Muhammad A S Abdel Haleem, professor of Islamic studies at London's School of Oriental and African Studies, has set out not only to translate the text faithfully, but also to make it accessible to ordinary English readers.
He achieves this by offering a purely linguistic reading of the Qur'an.
He transforms the Holy Book's complex grammar and structure into smooth, contemporary English mercifully free from archaisms, anachronisms and incoherence.
The result is both accessible and compelling.
The Economist also reviewed it, a couple of months back.
Also of interest; an interview with translator Soha El Saman at IslamOnline.
We have eight volumes by German poet Durs Grünbein under review, but so far no book-length collections have been published in English translation.
Yesterday we received the Winter 2005 catalogue from Farrar, Straus, and Giroux, and were thrilled to see that they have scheduled Ashes for Breakfast, an apparently generous selection of Grünbein's poetry (272 pages worth) translated by (who else ?) Michael Hofmann, for publication in February 2005.
(See their publicity page, or pre-order at Amazon.com; there doesn't seem to to be a British publisher yet.)
It's about time !
There's a decent sampling of Grünbein's poetry, in the original and Hofmann's translation, here, at the excellent Poetry International Web site.
Keeping the focus on books is always a problem, even at literary fairs.
We figured other issues might cause more trouble at the Zimbabwe International Book Fair (like the extraordinary misrule of Robert Mugabe), but no, it's that good old stand-by, worries about homosexuals undermining ... well, whatever can still be undermined in Zimbabwe (not much, that's for sure), that seem to have caused the biggest fuss.
New Zimbabwe reported that Gays flee exhibition after mob attack at book fair.
As they express it: "Zimbabwe's gays and lesbians partially aborted their exhibition at the Zimbabwe International Book Fair (ZIBF) on Monday after they were attacked by people opposed to their cause."
There was apparently a "baying mob" involved; it does not sound like it was pleasant.
This isn't the first time this issue has caused problems at ZIBF (or in Zimbabwe generally).
But it's impressive that the organisation got a stand at the fair in the first place -- the judiciary showing some independence (which suggests there's some hope for the country after all):
Homosexuality is illegal in Zimbabwe but the ZIBF allowed Galz to participate at this year’s event after the High Court ruled that the association had the right to exhibit.
Not entirely reassuring the official ZIBF position:
ZIBF executive director, Samuel Matsangaise told weekend papers that his organisation found nothing wrong with Galz's participation.
"If they were an illegal entity the police would have arrested them by now," Matsangaise said.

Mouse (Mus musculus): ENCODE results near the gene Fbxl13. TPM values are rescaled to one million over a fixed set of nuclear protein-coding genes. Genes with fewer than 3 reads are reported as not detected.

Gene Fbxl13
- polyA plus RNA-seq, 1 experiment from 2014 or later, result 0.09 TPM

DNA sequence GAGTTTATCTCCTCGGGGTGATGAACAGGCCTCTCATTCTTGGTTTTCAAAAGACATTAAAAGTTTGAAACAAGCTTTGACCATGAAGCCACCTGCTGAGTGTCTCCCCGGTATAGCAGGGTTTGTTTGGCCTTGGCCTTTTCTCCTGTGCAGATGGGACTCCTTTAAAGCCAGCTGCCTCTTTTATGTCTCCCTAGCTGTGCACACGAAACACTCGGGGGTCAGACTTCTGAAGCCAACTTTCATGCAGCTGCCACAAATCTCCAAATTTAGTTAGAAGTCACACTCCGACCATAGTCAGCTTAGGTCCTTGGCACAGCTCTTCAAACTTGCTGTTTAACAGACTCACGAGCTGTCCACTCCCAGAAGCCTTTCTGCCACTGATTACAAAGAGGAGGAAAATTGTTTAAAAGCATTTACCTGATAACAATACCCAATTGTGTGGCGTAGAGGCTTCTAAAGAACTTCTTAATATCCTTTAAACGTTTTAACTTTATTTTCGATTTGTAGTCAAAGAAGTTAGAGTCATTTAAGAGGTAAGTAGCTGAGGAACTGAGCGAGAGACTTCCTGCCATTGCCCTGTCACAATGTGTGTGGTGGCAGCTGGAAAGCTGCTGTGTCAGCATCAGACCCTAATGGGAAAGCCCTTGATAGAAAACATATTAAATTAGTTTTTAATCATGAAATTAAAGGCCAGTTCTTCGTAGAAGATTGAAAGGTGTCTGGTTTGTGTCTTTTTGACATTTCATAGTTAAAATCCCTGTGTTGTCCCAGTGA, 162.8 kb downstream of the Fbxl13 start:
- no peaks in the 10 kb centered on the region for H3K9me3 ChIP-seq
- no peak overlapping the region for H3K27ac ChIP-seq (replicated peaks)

Unfortunately, Mr. Matsangaise doesn't seem to have expressed much outrage or disappointment about the actions of the baying mob; presumably the same logic applies.
The Herald also reported on these events, in Galz members beaten up, chased from ZIBF -- and the somewhat more agreeable follow-up, Galz back at fair.
The publicity has apparently led to an odd sort of success:
The Galz stand was the busiest yesterday as many people visited the stand to register their discontent on the organisation’s participation in the exhibition.
Dialogue is always good, but we suspect that's not what was going on; there was probably still a lot of baying in the background.
How nice it would be if the focus were on the books, though.
For a more general look at what's been happening at ZIBF, see another article from The Herald, ZIBF gains momentum.
Lots of literary weblog mentions for this story already, but we think it's worth another: at the BBC Ian Youngs reports on The art of not writing books (link first seen at ArtsJournal, but everyone seems to have it by now):
Imaginary novels and incredible stories are being collected for posterity in an unconventional UK arts project, the Library of Unwritten Books.
The concept was inspired by a fictional book repository created by American writer, Richard Brautigan, in The Abortion: An Historical Romance 1966. The main character is the caretaker of a library in San Francisco where anyone who writes a book can bring it to be added to the shelves.
After Brautigan’s suicide, fans started real libraries inspired by his concept.
We think this is a grand idea.
Far too many people like to think they have a book in them and then toil away, producing ... less than impressive results.
This way, they can still get credit for having a book in them, without actually inflicting a completed work on the world.
Everyone is better off !
Alas, this alternative library may not have all the desired effects.
Among the visitors' comments is the disappointingly enthusiastic:
At Mediabistro David S. Hirschman asks the new editor of The New York Times Book ReviewSo What Do You Do, Sam Tanenhaus ? (link first seen at PoynterOnline).
Since we recently (and again) ranted about the paucity of fiction-coverage at the NYTBR we were naturally curious to read what Tanenhaus had to say.
It's a decent little piece -- a good introduction to the man and office.
But, of course, we weren't satisfied by the answers (or questions, come to think of it).
Not that we're too bothered: Tanenhaus can talk and protest and defend until he's blue in the face, but the proof is in the pudding -- i.e. the NYTBR itself -- and until we see something there we won't be impressed by anything anyone says.